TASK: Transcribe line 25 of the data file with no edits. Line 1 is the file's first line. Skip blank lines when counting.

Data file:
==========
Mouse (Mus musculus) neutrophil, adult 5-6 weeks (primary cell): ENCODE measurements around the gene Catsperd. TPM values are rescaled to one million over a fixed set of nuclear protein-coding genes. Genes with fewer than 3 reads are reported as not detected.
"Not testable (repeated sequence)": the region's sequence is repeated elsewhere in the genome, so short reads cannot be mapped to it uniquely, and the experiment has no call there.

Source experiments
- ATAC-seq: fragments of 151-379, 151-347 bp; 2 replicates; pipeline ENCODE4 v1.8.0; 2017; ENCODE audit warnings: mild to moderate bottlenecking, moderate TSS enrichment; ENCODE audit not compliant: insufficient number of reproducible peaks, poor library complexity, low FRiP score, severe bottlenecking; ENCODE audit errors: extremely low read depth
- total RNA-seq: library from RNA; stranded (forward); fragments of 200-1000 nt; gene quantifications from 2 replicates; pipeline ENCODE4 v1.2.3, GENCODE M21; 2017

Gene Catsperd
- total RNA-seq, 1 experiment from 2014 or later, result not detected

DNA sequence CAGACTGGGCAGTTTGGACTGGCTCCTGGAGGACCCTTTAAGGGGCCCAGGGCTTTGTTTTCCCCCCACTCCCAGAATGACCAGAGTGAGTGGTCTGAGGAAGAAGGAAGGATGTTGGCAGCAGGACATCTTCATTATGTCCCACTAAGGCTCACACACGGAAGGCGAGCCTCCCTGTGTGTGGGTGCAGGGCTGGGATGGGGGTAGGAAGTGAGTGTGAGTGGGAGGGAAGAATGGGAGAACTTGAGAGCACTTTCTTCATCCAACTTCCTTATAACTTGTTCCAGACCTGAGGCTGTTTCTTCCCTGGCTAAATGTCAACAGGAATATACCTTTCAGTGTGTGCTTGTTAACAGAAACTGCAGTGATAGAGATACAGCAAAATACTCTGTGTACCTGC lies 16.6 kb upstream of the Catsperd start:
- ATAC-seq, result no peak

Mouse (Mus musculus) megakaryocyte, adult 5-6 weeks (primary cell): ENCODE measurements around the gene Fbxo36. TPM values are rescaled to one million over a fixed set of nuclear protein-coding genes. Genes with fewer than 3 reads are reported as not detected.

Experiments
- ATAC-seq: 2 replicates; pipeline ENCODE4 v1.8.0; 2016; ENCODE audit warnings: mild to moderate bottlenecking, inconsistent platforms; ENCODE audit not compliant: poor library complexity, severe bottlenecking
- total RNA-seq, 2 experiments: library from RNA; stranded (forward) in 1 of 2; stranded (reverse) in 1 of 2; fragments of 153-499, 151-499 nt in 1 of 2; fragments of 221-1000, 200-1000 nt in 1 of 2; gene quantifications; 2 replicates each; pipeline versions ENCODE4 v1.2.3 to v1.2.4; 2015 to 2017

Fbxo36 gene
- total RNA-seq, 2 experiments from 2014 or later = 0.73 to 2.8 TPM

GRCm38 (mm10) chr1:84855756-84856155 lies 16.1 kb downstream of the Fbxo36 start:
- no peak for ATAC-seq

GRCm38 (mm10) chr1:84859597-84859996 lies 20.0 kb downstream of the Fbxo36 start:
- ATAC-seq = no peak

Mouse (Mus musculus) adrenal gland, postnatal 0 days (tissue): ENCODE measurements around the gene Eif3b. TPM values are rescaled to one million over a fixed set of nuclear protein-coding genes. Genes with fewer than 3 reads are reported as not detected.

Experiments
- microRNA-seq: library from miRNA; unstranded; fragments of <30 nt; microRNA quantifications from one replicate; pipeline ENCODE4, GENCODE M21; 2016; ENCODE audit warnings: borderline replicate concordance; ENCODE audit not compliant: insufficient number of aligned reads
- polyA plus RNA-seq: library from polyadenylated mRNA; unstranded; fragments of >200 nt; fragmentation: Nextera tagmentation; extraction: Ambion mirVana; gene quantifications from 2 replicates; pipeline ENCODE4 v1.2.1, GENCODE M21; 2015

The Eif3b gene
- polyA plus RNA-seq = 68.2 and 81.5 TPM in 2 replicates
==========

- polyA plus RNA-seq = 68.2 and 81.5 TPM in 2 replicates